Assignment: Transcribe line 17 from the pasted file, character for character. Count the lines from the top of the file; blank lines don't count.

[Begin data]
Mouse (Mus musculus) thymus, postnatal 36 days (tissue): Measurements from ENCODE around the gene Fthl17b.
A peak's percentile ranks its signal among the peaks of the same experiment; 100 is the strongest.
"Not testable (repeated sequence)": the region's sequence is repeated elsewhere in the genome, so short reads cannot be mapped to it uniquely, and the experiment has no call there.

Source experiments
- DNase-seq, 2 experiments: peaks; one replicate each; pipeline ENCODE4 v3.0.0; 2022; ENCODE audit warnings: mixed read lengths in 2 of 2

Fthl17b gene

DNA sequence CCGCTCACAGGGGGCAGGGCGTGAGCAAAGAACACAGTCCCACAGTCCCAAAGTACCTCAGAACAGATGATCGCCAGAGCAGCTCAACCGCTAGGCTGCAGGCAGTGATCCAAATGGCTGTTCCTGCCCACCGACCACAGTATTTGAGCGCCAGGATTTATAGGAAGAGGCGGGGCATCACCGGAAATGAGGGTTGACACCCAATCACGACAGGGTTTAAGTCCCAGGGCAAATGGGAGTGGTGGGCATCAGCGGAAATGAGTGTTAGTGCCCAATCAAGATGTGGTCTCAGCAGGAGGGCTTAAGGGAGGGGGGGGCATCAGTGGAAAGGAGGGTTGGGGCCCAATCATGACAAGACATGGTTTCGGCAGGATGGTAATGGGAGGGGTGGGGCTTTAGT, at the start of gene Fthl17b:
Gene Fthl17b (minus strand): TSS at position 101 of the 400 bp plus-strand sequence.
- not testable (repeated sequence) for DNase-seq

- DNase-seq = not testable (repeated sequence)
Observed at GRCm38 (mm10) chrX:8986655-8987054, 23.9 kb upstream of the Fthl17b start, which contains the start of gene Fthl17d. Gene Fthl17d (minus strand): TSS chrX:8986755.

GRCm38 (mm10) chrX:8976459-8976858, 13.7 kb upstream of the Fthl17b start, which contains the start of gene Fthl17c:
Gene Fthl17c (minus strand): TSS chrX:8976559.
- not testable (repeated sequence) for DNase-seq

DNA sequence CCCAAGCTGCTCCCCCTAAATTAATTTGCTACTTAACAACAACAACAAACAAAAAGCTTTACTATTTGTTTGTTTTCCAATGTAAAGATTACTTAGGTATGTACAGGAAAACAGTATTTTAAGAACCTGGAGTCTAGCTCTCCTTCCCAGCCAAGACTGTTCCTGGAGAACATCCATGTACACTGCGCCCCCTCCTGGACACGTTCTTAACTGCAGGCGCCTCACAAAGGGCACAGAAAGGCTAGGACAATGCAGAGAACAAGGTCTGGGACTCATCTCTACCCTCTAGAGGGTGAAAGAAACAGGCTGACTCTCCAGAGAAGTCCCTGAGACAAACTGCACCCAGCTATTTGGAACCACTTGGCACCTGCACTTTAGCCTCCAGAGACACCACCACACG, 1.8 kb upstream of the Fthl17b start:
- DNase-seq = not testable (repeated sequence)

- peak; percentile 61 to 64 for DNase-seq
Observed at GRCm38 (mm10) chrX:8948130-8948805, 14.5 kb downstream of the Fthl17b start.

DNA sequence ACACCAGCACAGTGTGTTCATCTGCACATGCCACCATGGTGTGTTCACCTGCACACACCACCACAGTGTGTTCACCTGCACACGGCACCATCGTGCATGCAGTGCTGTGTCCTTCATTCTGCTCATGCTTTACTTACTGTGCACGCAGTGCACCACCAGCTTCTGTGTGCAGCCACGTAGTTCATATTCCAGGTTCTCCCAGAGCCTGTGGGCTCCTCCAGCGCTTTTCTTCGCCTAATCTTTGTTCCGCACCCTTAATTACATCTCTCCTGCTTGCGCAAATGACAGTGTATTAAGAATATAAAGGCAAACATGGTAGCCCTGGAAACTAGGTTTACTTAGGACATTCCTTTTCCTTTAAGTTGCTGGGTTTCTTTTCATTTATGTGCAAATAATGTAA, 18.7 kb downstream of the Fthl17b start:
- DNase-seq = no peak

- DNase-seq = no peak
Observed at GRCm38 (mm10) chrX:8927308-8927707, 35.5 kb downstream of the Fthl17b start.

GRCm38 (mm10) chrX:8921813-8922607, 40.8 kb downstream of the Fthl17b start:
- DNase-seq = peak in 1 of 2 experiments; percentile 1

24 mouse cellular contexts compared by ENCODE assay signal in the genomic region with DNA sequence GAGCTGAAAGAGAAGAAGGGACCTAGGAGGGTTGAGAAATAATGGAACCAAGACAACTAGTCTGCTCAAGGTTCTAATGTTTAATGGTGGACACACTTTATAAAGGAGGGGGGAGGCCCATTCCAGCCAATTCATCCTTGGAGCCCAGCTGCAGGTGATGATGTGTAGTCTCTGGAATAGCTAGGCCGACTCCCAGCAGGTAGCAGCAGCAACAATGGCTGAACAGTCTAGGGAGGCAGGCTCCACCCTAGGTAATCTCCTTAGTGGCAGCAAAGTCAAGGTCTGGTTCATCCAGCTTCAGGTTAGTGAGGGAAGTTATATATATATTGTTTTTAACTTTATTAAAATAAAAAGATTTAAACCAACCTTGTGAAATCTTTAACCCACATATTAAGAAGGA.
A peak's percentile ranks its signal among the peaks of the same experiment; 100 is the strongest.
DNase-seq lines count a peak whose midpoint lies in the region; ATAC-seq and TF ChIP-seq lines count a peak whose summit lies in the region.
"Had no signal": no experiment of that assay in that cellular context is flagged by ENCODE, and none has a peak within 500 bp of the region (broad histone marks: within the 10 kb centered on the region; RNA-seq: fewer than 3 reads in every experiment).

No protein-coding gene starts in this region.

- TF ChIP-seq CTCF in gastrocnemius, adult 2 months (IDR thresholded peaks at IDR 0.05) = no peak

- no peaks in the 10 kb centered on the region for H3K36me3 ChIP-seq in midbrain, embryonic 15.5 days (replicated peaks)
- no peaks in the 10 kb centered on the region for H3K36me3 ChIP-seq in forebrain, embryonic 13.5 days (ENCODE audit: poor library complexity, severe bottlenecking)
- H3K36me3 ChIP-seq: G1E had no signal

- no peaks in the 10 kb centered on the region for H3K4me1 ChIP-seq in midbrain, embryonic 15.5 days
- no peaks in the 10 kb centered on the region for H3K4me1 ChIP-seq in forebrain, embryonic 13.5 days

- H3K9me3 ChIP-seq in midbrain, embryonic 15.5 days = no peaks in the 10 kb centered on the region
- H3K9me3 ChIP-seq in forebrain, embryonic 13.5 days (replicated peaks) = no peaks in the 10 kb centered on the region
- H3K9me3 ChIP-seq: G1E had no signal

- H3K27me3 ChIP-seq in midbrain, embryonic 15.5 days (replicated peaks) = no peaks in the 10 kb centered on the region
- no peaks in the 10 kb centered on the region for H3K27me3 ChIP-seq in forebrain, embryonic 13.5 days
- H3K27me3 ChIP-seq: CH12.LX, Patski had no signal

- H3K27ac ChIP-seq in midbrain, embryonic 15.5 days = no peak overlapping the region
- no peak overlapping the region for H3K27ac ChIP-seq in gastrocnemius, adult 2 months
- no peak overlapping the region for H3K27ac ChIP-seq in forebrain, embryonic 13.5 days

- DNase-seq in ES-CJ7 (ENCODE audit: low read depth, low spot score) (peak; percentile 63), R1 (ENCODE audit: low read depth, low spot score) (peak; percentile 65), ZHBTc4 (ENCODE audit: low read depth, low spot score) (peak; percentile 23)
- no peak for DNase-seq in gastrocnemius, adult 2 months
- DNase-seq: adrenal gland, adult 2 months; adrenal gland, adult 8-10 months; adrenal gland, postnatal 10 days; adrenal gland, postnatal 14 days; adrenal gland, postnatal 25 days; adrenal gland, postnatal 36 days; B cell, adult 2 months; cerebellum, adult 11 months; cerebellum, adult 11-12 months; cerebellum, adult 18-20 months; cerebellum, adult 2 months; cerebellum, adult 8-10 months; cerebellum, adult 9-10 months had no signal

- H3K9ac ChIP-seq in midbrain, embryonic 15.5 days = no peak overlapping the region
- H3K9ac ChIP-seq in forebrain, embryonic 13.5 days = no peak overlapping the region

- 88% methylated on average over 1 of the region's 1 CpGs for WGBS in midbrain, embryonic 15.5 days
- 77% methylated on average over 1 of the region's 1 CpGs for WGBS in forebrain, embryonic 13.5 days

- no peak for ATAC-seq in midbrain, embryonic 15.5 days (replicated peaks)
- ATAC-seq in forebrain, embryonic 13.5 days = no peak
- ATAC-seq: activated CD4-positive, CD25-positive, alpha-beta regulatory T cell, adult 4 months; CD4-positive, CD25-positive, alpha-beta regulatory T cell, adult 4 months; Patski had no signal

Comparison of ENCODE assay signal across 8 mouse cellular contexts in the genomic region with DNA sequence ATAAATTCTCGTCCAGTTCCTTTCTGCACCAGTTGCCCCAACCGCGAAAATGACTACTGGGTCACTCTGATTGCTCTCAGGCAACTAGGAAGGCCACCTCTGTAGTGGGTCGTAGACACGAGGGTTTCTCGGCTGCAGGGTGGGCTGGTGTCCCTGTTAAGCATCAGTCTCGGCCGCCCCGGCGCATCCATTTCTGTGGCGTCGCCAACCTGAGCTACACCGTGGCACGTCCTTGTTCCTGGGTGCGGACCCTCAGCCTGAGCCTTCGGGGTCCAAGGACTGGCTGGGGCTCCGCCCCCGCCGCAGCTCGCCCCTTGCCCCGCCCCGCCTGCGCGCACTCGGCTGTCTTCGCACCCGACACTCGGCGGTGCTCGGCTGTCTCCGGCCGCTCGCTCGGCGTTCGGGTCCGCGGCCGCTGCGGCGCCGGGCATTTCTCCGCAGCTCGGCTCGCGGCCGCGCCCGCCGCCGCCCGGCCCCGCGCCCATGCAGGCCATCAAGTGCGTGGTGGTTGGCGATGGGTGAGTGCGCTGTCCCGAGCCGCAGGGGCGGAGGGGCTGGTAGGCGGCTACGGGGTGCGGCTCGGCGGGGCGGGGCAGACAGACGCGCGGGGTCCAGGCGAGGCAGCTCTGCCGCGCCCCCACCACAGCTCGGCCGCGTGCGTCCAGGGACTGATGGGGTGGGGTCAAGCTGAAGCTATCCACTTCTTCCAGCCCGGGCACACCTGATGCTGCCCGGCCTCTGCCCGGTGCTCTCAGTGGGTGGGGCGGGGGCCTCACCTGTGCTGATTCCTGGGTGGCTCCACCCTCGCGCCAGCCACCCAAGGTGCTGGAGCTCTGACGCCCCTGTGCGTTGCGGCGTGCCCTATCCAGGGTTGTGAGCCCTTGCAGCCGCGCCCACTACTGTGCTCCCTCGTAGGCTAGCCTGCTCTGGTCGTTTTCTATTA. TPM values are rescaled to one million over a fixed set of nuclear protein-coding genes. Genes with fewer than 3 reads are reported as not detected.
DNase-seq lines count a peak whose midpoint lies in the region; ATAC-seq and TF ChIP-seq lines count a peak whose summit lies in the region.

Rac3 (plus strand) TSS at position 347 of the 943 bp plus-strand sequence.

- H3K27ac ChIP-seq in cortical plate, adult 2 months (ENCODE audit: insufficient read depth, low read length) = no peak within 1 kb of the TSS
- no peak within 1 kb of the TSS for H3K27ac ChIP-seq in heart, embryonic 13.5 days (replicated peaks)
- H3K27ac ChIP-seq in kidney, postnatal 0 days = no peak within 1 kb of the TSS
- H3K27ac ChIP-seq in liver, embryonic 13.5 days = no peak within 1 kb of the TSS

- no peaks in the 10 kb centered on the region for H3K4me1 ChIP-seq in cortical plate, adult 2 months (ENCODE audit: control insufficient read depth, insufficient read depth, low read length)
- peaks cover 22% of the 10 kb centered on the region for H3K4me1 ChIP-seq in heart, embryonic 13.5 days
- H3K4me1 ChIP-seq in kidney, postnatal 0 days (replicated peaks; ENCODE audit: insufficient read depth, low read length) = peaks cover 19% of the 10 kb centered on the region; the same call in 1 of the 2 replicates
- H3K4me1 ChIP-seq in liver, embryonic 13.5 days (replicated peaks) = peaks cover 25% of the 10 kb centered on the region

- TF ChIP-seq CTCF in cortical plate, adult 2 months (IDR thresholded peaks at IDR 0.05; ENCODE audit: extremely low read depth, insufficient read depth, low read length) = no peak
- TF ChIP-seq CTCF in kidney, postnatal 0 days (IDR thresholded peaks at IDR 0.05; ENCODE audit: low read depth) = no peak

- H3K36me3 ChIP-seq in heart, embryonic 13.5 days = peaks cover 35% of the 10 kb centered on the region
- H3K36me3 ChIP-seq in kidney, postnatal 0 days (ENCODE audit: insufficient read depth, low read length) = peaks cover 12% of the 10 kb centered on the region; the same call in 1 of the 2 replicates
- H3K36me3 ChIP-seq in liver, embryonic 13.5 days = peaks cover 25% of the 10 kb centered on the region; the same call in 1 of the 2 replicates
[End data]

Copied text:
- peak; percentile 61 to 64 for DNase-seq